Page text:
Vice President of the Justice Policy Center at the Urban Institute
- The amount of bike thefts around Metro stations is positively influenced by the number of potential targets and amount of potential offenders.
- Stations that have more guardianship, more nearby business, are less likely to experience bike theft.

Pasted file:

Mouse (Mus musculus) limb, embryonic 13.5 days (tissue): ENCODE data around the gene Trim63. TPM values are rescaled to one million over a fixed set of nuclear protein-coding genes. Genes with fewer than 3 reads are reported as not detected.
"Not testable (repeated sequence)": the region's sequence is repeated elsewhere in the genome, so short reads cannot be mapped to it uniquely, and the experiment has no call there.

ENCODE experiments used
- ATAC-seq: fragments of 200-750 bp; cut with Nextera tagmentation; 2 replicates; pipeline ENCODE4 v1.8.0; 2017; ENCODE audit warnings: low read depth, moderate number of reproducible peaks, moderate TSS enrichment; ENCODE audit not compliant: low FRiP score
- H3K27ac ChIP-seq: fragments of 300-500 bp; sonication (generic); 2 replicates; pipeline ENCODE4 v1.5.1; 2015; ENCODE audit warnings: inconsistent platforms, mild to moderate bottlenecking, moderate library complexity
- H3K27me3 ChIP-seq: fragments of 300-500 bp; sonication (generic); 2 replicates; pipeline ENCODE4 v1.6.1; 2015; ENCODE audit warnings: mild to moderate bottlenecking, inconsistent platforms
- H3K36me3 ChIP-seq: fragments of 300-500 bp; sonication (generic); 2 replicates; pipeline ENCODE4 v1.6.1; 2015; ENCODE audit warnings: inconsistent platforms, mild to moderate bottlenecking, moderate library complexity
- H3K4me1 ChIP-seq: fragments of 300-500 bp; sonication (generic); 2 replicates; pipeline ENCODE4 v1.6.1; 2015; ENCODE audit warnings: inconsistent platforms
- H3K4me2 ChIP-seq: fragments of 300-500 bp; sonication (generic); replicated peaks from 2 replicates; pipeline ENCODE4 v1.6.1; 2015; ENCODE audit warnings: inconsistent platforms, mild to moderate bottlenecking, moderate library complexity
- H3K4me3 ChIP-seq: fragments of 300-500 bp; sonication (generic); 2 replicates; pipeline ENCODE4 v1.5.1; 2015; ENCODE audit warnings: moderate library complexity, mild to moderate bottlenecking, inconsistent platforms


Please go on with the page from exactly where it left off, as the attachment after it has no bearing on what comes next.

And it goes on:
In the article, “A Case Study of Bicycle Theft on the Washington DC Metrorail System Using a Routine Activities and Crime Pattern Theory Framework,” La Vigne and her co-authors applied routine activities and crime pattern frameworks to case studies of bicycle theft on the DC Metrorail. The authors gathered their information using data from the Washington Metropolitan Transit Authority Metrorail (Metro) annual census. The data helped the researchers to determine the relationship between bike thefts and neighborhood characteristics and risk factors. The findings revealed that bike thefts around Metro stations are influenced by the number of potential targets, measured as the amount of bikes per station, and the amount of potential offenders, measured by the amount of auto-related larcenies. A protective factor in ‘guardianship,’ measured by the amount of business around the Metro station, decreases the likelihood of bike theft.